He had no idea that he had already been imprisoned in the Glatz castle without a sentence. The Berliners were able to deal with their unsuitable people according to a much simpler method than the Viennese. They did not set their paid false witnesses against the accused, did not bribe judges, high officials, but brevi manu closed the man they did not like to the cool – and then forgot there.
As the prisoner came under the control of another regiment from the hands of the dragons of the Duke of Württemberg, friendship ceased at once. He was taken to Berlin in closed cars. There he was still locked in a decent room, but there were two armed guards by his side day and night.
On the third day, two military judges and a mourner came to his prison. They brought a great protocol with them.
They sat down at the table, placing the prisoner in front of them.
Asked: Who? what? Where and where did you go? What he was looking for in Danczka.
As long as he could, he answered their questions.
Then they asked him:
“How did Danczka want to conspire against King Frederick?”
– Who were they and how many were their fellow zinc friends?
“Has the king’s chef been bribed to mix aqua toffana with its food?” Or the king’s hunter to shoot his lord with a wind rifle!
– From whom did you get the money to carry out this assassination? From the English or from the Austrians? How much money did you get?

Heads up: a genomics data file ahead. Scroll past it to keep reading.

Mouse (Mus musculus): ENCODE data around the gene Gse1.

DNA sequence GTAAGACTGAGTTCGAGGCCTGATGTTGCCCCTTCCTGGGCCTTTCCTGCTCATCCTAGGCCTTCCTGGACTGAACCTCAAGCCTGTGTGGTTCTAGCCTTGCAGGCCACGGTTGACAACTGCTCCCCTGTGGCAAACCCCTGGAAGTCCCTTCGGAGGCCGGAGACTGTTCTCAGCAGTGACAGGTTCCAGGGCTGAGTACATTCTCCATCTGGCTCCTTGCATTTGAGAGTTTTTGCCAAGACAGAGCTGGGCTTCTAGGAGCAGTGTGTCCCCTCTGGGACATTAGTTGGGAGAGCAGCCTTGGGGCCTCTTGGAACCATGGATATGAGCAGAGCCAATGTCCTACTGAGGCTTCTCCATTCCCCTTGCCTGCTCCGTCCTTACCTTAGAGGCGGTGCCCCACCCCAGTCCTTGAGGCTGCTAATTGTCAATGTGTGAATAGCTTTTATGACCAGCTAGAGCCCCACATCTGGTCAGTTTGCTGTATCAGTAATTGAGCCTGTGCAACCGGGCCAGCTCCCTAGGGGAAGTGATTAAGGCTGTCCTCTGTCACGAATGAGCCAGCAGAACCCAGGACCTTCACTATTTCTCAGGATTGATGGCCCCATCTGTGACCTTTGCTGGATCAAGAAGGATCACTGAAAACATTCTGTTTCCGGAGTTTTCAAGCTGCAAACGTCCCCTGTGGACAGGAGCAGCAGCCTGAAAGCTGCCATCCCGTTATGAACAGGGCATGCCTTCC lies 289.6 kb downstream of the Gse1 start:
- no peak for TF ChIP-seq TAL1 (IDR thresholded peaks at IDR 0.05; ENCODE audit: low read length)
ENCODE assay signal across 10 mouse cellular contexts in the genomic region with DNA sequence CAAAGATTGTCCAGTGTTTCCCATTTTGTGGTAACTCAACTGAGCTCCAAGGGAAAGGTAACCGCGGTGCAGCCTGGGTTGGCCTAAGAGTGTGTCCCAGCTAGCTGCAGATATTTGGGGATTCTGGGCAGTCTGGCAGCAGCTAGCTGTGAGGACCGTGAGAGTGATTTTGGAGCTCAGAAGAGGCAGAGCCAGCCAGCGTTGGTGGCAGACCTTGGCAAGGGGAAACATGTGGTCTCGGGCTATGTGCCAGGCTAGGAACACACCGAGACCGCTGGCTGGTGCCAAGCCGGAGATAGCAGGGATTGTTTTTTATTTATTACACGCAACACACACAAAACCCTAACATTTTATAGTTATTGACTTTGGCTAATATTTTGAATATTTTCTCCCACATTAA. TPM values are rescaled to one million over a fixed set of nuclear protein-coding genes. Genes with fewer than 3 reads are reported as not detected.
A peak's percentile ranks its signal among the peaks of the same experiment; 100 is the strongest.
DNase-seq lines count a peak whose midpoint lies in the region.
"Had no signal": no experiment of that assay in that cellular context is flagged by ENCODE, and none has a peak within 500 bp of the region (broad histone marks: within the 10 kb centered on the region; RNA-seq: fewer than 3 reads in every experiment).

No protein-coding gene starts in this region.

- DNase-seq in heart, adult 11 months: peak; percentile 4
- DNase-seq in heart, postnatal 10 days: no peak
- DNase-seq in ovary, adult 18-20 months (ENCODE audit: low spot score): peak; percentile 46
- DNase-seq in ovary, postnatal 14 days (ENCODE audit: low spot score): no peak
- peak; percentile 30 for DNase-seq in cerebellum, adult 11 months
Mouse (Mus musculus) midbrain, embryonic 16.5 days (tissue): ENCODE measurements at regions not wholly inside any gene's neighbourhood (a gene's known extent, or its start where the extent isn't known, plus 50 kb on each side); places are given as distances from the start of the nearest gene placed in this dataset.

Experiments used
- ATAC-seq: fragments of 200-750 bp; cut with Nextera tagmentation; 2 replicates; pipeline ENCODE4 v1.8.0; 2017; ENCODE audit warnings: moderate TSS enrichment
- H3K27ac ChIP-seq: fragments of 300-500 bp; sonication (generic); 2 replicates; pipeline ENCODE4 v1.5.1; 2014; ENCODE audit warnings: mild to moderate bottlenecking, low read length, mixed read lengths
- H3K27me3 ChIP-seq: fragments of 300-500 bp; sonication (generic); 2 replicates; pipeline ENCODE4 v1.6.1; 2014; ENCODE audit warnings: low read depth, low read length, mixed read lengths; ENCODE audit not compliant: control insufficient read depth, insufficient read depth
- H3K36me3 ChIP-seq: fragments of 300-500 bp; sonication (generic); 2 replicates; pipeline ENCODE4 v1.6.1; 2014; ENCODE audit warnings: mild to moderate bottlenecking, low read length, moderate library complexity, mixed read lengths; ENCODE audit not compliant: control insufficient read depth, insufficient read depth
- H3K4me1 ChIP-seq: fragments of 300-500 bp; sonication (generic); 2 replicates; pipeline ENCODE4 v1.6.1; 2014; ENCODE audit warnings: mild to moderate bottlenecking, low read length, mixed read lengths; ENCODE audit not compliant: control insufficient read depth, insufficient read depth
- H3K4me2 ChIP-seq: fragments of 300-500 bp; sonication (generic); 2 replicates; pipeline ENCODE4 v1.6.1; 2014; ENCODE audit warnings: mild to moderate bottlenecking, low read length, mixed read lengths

“What kind of statesmen were involved in this complex?”
“What was the reason for poisoning Mr. Gohr, the ambassador to Moscow?”-303-
“Why did you tease Empress Elizabeth against King Frederick?”
“What was your relationship with Chancellor Bestuseff?”
Frigyes Trenk did not answer any of these questions.
The auditors then dictated the following:
“Defendant listens stubbornly.”
At the last question, however, he exclaimed angrily:
– But that’s naughty!
This was what the tip was called to and he was allowed to visit the prisoner.
All his suits were taken off with him. Under that shirt, they found that medallion inlaid with certain diamonds. It was taken from him, opened, handed hand in hand, looked at.
“Isn’t that Chancellor Bestuseff’s portrait?”
It was also attached to the protocol as a criminal record.
Then no more was wasted on him.